North London Collegiate School Jeju (NLCS Jeju), a prestigious private school in the UK, is finally ready to open its doors in Jeju Global Education City (JGEC), Jeju Island, Korea, with the aim of becoming a cradle for Korea's next-generation of globally minded leaders.
NLCS Jeju, which is the first international private school established in JGEC, operated by Jeju Free International City Development Center (JDC), will hold its opening ceremony on September 30, the culmination of a 13-month effort since the ground-breaking in August 2010.
NLCS Jeju has now completed all procedures to welcome its first students, ranging from construction, student admissions, faculty recruitment and entry of foreign staff to Korea, by making the full use of resources offered by JDC.
A total of 1,229 students applied for NLCS Jeju for pre-kindergarten to Year 11, equivalent to the first grade of high school in Korea. Then, the school selected competitive candidates who have reached the required standards through the NLCS UK's admissions procedures. Finally, 435 admitted students, including 21 children of foreign staff, completed registration. In addition, 65 staff were chosen, including 48 educators with UK nationalities, who account for 73.9 percent of the total faculty on payroll.
The Jeju campus, which has a building area of 29,250 m2 and a gross floor area of 83,486 m2 on a 104,385 m2 site, was designed by Master Architect (MA) Itami Jun to create a distinctive, competitive premium education and living environment.
The 11 towers of NLCS Jeju, including study halls, music & art halls, studio, concert halls, sports centers (swimming pool), basketball & volleyball courts, dormitories, gymnasium, auditorium and medical center, are in place to reflect students' daily lifestyle and facilitate their movements for learning. The natural stones and trees of Jeju decorate the exterior of the campus buildings to blend well with the surrounding natural environment, providing a pleasant atmosphere for learners.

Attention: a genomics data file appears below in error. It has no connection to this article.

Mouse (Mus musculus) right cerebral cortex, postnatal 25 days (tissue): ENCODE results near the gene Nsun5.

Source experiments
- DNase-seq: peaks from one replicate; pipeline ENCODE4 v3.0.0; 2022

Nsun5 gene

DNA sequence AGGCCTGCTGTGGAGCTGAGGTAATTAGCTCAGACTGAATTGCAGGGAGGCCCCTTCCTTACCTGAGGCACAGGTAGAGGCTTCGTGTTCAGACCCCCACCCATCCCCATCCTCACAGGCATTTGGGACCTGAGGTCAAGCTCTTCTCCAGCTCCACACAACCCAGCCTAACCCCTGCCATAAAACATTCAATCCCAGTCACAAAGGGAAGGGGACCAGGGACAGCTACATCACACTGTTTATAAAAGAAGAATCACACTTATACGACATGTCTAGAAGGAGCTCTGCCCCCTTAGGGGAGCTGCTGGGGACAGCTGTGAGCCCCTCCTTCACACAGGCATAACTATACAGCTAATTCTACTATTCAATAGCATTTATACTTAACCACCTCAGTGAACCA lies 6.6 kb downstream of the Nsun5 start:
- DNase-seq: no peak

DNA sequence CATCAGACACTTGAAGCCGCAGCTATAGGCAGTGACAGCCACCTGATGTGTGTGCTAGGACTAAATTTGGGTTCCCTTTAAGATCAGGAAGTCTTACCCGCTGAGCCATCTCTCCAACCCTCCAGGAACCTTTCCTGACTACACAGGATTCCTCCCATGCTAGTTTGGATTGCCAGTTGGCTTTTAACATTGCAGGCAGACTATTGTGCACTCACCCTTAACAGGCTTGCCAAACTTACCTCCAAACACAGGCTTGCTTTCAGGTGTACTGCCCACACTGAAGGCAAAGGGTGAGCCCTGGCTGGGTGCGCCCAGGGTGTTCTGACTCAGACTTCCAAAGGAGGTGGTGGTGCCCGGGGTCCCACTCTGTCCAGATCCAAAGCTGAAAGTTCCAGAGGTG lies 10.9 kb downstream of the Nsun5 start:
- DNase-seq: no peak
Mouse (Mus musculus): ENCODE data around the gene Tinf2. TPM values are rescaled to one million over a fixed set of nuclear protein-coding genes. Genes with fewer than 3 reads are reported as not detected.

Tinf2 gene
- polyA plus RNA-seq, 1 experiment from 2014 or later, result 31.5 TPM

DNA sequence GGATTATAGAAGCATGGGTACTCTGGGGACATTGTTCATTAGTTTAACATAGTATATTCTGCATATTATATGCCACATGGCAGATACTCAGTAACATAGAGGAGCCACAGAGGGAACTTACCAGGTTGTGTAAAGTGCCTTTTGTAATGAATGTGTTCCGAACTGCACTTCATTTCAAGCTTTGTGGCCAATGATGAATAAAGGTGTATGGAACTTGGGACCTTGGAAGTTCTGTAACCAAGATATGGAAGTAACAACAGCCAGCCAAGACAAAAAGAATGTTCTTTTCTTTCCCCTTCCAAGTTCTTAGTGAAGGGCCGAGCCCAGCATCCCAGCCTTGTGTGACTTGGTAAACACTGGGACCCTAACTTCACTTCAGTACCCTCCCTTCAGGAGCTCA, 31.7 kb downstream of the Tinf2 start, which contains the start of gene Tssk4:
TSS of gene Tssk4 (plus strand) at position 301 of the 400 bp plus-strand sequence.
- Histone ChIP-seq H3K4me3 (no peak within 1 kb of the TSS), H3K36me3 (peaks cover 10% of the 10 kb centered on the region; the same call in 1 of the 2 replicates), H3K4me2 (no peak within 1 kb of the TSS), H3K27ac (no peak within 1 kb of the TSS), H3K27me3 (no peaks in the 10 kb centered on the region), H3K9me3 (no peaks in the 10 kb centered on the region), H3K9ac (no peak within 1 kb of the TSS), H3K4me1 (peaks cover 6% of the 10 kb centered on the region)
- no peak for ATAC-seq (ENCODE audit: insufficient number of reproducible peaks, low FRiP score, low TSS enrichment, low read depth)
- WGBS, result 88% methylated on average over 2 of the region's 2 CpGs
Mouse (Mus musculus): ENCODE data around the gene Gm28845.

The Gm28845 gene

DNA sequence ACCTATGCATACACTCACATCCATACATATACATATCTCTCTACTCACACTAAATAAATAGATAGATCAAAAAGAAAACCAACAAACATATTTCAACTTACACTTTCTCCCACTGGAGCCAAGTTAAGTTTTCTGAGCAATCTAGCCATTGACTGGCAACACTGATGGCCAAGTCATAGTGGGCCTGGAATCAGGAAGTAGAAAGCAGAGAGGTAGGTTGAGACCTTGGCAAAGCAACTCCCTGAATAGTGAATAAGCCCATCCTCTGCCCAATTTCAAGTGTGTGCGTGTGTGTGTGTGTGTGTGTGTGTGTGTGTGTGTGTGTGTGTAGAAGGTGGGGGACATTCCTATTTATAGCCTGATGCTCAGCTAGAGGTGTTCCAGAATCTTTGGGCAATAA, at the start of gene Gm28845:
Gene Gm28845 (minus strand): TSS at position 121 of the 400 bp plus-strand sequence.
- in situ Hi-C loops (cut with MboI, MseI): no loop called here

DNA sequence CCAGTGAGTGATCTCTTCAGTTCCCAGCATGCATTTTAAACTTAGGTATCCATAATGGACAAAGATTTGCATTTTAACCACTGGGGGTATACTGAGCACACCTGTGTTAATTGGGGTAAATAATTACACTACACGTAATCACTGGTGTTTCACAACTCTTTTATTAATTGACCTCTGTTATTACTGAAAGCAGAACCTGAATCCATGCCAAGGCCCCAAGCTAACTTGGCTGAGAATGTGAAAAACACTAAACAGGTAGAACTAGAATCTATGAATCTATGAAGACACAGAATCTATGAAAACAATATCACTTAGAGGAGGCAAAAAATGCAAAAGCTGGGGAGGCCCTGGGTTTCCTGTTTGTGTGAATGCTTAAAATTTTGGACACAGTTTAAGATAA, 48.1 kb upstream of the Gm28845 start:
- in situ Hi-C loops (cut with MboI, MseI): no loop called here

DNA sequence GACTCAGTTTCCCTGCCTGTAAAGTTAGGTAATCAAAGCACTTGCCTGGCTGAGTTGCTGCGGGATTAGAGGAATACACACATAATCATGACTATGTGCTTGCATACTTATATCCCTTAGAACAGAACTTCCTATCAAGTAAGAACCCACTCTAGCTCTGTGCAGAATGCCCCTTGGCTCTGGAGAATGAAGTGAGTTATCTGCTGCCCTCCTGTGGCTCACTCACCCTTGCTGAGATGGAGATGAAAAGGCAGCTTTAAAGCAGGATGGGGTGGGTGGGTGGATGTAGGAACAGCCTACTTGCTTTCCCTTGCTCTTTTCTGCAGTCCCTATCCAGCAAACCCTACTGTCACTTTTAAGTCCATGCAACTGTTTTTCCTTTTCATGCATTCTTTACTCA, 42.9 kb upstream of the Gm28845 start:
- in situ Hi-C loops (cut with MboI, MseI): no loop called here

The launch of NLCS Jeju is expected to help resolve economic and social issues, such as reducing Korea's educational trade deficit and side-effects arising from sending young children abroad alone to study English and other subjects. "NLCS Jeju doesn't simply represent a school's start, but it also serves as a role model to have a significant impact on Korea's educational institutions," said JDC Chairman Byon Jong-il. "I expect the school to provide a global standard for the country's school management system, including development of educational programs, teaching methods and evaluation."